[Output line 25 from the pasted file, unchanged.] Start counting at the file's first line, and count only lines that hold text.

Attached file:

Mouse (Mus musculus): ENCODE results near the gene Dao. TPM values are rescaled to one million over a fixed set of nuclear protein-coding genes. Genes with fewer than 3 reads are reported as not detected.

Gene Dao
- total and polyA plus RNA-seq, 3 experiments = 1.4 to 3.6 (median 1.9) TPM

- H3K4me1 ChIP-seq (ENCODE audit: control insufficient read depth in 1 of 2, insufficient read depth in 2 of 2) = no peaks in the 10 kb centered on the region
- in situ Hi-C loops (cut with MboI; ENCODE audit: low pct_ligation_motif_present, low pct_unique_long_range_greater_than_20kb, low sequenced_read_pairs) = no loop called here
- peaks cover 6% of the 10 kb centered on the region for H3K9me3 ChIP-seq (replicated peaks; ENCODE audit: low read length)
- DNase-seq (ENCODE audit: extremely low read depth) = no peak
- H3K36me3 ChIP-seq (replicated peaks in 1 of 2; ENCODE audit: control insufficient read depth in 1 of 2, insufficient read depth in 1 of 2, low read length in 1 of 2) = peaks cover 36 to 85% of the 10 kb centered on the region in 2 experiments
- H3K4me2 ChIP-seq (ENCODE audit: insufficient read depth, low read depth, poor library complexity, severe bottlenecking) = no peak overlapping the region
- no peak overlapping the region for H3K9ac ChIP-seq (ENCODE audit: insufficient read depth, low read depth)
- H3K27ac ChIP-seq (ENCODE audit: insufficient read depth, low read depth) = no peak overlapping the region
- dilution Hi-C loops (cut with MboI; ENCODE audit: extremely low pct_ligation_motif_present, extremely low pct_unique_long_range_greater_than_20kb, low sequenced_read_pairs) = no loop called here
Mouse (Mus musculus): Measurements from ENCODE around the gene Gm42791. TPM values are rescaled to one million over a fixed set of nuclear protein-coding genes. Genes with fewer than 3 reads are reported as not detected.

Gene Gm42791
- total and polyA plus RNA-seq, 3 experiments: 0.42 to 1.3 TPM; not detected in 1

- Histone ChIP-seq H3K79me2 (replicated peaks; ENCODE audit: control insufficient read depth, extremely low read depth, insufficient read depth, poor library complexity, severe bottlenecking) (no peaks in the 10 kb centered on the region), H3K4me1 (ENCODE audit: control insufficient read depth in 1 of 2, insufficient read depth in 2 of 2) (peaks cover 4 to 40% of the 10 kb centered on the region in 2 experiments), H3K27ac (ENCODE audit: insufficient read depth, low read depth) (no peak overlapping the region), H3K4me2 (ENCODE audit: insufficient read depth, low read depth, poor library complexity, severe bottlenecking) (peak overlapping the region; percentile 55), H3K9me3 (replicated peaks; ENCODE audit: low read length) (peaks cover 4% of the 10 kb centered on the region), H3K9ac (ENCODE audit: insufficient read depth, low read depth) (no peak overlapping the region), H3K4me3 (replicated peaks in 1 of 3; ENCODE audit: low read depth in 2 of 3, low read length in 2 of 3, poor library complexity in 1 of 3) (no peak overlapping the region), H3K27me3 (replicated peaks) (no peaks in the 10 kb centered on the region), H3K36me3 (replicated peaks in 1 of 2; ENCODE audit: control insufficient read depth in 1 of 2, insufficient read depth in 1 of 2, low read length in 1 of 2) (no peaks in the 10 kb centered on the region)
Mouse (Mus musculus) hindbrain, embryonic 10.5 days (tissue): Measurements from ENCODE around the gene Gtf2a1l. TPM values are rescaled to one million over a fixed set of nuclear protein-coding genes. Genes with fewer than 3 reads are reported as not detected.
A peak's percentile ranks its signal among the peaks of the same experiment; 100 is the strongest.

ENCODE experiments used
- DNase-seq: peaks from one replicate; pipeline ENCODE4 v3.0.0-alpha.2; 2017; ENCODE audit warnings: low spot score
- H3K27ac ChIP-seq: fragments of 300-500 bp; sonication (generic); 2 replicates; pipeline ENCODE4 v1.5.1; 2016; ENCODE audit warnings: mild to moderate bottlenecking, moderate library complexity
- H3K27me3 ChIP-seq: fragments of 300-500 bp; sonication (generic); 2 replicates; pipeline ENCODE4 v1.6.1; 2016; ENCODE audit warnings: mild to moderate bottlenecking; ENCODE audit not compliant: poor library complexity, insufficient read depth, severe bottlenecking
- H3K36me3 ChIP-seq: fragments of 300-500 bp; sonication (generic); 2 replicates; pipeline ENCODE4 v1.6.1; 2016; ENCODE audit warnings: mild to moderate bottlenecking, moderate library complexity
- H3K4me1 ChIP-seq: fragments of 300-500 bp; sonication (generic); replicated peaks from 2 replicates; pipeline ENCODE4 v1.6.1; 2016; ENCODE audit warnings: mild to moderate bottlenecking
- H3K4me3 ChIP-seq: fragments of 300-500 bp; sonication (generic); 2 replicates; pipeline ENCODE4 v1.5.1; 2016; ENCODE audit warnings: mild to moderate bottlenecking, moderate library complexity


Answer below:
- H3K4me3 ChIP-seq: fragments of 300-500 bp; sonication (generic); 2 replicates; pipeline ENCODE4 v1.5.1; 2016; ENCODE audit warnings: mild to moderate bottlenecking, moderate library complexity